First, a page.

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captivate

[ kap-tuh-veyt ]
/ ˈkæp təˌveɪt /
||

verb (used with object), cap·ti·vat·ed, cap·ti·vat·ing.

to attract and hold the attention or interest of, as by beauty or excellence; enchant: Her blue eyes and red hair captivated him.
Obsolete. to capture; subjugate.

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Nearby words

captation, captcha, caption, captious, captiously, captivate, captivating, captive, captive audience, captive market, captivity

Origin of captivate

1520–30; < Late Latin captīvātus (past participle of captīvāre to take captive), equivalent to Latin captīv(us) captive + -ātus -ate1
SYNONYMS FOR captivate
Related forms
Dictionary.com Unabridged Based on the Random House Unabridged Dictionary, © Random House, Inc. 2019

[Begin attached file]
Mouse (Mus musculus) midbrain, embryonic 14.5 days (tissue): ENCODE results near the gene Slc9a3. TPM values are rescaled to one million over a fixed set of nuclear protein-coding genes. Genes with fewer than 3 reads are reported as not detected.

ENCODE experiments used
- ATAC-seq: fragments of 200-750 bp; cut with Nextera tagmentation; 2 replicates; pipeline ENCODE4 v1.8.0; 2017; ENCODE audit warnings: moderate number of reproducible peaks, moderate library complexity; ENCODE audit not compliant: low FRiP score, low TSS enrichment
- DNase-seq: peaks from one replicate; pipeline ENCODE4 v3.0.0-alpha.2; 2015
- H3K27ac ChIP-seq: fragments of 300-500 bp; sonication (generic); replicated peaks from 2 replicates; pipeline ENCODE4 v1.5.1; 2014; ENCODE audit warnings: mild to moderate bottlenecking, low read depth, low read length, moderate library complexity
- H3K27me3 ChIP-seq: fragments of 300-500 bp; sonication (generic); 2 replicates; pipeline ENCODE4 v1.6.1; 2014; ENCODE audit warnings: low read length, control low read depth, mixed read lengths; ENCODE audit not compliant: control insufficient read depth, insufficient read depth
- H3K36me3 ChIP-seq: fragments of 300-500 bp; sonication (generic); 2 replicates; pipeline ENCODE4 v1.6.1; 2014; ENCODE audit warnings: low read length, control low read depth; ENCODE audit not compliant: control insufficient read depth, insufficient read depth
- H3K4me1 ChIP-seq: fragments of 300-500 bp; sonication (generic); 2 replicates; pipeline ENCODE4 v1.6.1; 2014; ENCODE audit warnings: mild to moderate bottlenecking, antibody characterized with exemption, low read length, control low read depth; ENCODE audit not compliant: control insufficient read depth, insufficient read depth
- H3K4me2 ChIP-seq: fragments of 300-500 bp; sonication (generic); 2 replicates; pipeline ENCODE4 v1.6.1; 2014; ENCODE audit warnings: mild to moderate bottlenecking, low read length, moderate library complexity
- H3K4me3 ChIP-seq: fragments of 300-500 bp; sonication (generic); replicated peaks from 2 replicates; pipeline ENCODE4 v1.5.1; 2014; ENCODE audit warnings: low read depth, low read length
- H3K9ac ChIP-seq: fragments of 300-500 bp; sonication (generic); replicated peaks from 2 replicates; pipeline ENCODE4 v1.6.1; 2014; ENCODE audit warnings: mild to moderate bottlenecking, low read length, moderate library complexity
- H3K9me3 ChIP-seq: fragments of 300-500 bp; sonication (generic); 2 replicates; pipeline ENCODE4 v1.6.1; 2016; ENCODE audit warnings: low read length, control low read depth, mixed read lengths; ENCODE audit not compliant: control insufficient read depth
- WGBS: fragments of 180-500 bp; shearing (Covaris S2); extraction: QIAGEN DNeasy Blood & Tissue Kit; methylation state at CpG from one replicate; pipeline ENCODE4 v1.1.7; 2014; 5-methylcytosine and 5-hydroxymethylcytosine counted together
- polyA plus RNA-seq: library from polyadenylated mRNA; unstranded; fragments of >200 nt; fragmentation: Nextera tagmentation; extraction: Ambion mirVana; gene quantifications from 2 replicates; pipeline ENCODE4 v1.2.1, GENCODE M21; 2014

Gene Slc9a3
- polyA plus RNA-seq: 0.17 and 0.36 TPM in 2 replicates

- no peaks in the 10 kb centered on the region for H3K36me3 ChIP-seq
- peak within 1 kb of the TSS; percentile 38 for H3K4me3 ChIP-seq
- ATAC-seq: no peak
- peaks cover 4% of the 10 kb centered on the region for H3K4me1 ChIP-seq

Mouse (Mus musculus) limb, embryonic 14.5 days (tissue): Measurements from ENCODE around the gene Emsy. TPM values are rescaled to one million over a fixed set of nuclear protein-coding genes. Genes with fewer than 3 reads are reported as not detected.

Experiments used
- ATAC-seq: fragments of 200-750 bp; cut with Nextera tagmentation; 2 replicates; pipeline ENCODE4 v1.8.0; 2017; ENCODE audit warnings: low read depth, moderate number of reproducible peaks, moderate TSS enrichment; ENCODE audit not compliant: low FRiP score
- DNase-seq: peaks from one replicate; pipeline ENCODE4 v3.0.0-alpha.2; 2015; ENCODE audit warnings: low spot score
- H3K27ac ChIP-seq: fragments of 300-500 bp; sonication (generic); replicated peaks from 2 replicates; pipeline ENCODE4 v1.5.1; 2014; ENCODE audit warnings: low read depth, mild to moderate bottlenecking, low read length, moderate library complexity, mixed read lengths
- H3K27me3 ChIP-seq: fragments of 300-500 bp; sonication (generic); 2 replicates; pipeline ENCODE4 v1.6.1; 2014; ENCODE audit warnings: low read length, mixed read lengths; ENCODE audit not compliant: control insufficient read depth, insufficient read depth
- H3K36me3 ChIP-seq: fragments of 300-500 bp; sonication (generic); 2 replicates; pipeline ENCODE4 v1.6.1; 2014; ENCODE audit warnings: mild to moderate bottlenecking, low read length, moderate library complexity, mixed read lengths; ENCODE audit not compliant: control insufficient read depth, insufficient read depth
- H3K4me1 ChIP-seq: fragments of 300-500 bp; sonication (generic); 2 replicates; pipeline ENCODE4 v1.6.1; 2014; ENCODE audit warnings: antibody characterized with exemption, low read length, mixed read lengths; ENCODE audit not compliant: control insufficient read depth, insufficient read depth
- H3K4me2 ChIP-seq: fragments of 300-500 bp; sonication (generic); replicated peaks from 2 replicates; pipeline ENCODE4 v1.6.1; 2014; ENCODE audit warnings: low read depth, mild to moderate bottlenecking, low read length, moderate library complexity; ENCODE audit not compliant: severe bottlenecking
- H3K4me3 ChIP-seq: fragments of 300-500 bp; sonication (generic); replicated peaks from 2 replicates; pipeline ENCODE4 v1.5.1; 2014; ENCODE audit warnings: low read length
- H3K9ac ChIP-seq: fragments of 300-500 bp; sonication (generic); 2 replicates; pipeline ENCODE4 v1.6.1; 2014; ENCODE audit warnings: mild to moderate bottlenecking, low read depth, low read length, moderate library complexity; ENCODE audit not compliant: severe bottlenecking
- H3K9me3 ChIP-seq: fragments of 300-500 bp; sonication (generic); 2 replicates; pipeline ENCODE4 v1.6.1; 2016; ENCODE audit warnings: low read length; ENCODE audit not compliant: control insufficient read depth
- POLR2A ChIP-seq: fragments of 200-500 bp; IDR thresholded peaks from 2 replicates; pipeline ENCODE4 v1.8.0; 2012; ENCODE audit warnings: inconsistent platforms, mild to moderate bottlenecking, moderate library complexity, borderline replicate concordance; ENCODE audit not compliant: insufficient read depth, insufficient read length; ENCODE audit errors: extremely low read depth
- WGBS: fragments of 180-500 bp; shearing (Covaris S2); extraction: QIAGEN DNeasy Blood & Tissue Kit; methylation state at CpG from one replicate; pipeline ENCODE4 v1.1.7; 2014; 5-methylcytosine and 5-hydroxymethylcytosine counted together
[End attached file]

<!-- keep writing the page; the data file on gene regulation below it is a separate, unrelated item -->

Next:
Examples from the Web for captivator

  • His errand was to produce a deadly quarrel between the captive soul and the wicked one, its captivator.

    The Parables of Our Lord|William Arnot
  • She's a dressmaker by trade, she says; and a captivator of foolish young men by nature—don't go anigh her.

British Dictionary definitions for captivator

captivate

/ (ˈkæptɪˌveɪt) /

verb (tr)

to hold the attention of by fascinating; enchant
an obsolete word for capture
Derived Formscaptivatingly, adverbcaptivation, nouncaptivator, noun

Word Origin for captivate

C16: from Late Latin captivāre, from captīvus captive
Collins English Dictionary - Complete & Unabridged 2012 Digital Edition © William Collins Sons & Co. Ltd. 1979, 1986 © HarperCollins Publishers 1998, 2000, 2003, 2005, 2006, 2007, 2009, 2012

Word Origin and History for captivator

captivate


v.

1520s, "to enthrall with charm," from Late Latin captivatus, past participle of captivare "to take, capture," from captivus (see captive). Literal sense (1550s) is rare or obsolete in English, which uses capture (q.v.). Latin captare "to take, hold" also had a transferred sense of "to entice, entrap, allure." Related: Captivated; captivating; captivatingly.

Online Etymology Dictionary, © 2010 Douglas Harper